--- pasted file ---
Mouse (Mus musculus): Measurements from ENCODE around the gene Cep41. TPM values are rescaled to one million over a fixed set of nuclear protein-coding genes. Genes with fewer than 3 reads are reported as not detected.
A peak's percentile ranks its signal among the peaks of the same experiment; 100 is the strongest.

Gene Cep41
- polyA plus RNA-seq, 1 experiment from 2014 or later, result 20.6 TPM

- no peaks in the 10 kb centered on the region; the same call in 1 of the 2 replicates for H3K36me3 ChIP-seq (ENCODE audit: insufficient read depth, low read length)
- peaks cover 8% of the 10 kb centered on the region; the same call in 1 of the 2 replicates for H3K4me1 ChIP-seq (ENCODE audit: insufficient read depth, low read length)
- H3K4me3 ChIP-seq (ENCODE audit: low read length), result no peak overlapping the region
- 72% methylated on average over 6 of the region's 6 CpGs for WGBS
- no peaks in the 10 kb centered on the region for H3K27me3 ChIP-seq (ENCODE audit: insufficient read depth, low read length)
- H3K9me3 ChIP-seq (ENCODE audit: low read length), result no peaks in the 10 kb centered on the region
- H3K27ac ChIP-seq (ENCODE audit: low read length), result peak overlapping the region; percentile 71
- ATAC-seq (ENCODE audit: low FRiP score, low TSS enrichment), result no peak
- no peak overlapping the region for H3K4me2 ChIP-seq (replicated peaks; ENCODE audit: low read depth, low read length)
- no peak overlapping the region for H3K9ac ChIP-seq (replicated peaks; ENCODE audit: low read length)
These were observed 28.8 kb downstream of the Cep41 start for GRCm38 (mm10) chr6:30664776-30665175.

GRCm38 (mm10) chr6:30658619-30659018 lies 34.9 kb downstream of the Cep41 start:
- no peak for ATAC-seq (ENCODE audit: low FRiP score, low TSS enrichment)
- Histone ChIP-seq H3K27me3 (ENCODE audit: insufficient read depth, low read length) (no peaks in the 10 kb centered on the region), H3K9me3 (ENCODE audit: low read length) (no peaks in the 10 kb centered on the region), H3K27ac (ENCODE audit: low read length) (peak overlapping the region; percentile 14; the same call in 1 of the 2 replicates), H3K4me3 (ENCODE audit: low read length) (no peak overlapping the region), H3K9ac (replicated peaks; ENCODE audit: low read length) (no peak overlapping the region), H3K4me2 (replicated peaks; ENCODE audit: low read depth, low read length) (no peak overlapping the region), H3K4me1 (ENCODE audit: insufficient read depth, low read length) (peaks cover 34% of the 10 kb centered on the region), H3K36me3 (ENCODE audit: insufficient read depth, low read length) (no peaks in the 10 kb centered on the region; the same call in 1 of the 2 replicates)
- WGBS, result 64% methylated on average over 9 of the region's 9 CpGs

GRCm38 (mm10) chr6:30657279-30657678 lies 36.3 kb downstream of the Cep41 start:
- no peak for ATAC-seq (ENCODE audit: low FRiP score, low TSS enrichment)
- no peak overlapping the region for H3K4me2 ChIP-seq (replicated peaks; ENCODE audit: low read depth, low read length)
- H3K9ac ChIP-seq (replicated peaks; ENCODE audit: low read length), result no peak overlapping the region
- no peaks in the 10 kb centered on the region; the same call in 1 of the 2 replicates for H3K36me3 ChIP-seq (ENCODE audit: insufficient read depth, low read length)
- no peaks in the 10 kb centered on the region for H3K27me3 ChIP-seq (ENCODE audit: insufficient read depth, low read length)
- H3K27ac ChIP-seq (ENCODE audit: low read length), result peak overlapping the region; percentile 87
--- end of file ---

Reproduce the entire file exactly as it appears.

Mouse (Mus musculus): Measurements from ENCODE around the gene Cep41. TPM values are rescaled to one million over a fixed set of nuclear protein-coding genes. Genes with fewer than 3 reads are reported as not detected.
A peak's percentile ranks its signal among the peaks of the same experiment; 100 is the strongest.

Gene Cep41
- polyA plus RNA-seq, 1 experiment from 2014 or later, result 20.6 TPM

- no peaks in the 10 kb centered on the region; the same call in 1 of the 2 replicates for H3K36me3 ChIP-seq (ENCODE audit: insufficient read depth, low read length)
- peaks cover 8% of the 10 kb centered on the region; the same call in 1 of the 2 replicates for H3K4me1 ChIP-seq (ENCODE audit: insufficient read depth, low read length)
- H3K4me3 ChIP-seq (ENCODE audit: low read length), result no peak overlapping the region
- 72% methylated on average over 6 of the region's 6 CpGs for WGBS
- no peaks in the 10 kb centered on the region for H3K27me3 ChIP-seq (ENCODE audit: insufficient read depth, low read length)
- H3K9me3 ChIP-seq (ENCODE audit: low read length), result no peaks in the 10 kb centered on the region
- H3K27ac ChIP-seq (ENCODE audit: low read length), result peak overlapping the region; percentile 71
- ATAC-seq (ENCODE audit: low FRiP score, low TSS enrichment), result no peak
- no peak overlapping the region for H3K4me2 ChIP-seq (replicated peaks; ENCODE audit: low read depth, low read length)
- no peak overlapping the region for H3K9ac ChIP-seq (replicated peaks; ENCODE audit: low read length)
These were observed 28.8 kb downstream of the Cep41 start for GRCm38 (mm10) chr6:30664776-30665175.

GRCm38 (mm10) chr6:30658619-30659018 lies 34.9 kb downstream of the Cep41 start:
- no peak for ATAC-seq (ENCODE audit: low FRiP score, low TSS enrichment)
- Histone ChIP-seq H3K27me3 (ENCODE audit: insufficient read depth, low read length) (no peaks in the 10 kb centered on the region), H3K9me3 (ENCODE audit: low read length) (no peaks in the 10 kb centered on the region), H3K27ac (ENCODE audit: low read length) (peak overlapping the region; percentile 14; the same call in 1 of the 2 replicates), H3K4me3 (ENCODE audit: low read length) (no peak overlapping the region), H3K9ac (replicated peaks; ENCODE audit: low read length) (no peak overlapping the region), H3K4me2 (replicated peaks; ENCODE audit: low read depth, low read length) (no peak overlapping the region), H3K4me1 (ENCODE audit: insufficient read depth, low read length) (peaks cover 34% of the 10 kb centered on the region), H3K36me3 (ENCODE audit: insufficient read depth, low read length) (no peaks in the 10 kb centered on the region; the same call in 1 of the 2 replicates)
- WGBS, result 64% methylated on average over 9 of the region's 9 CpGs

GRCm38 (mm10) chr6:30657279-30657678 lies 36.3 kb downstream of the Cep41 start:
- no peak for ATAC-seq (ENCODE audit: low FRiP score, low TSS enrichment)
- no peak overlapping the region for H3K4me2 ChIP-seq (replicated peaks; ENCODE audit: low read depth, low read length)
- H3K9ac ChIP-seq (replicated peaks; ENCODE audit: low read length), result no peak overlapping the region
- no peaks in the 10 kb centered on the region; the same call in 1 of the 2 replicates for H3K36me3 ChIP-seq (ENCODE audit: insufficient read depth, low read length)
- no peaks in the 10 kb centered on the region for H3K27me3 ChIP-seq (ENCODE audit: insufficient read depth, low read length)
- H3K27ac ChIP-seq (ENCODE audit: low read length), result peak overlapping the region; percentile 87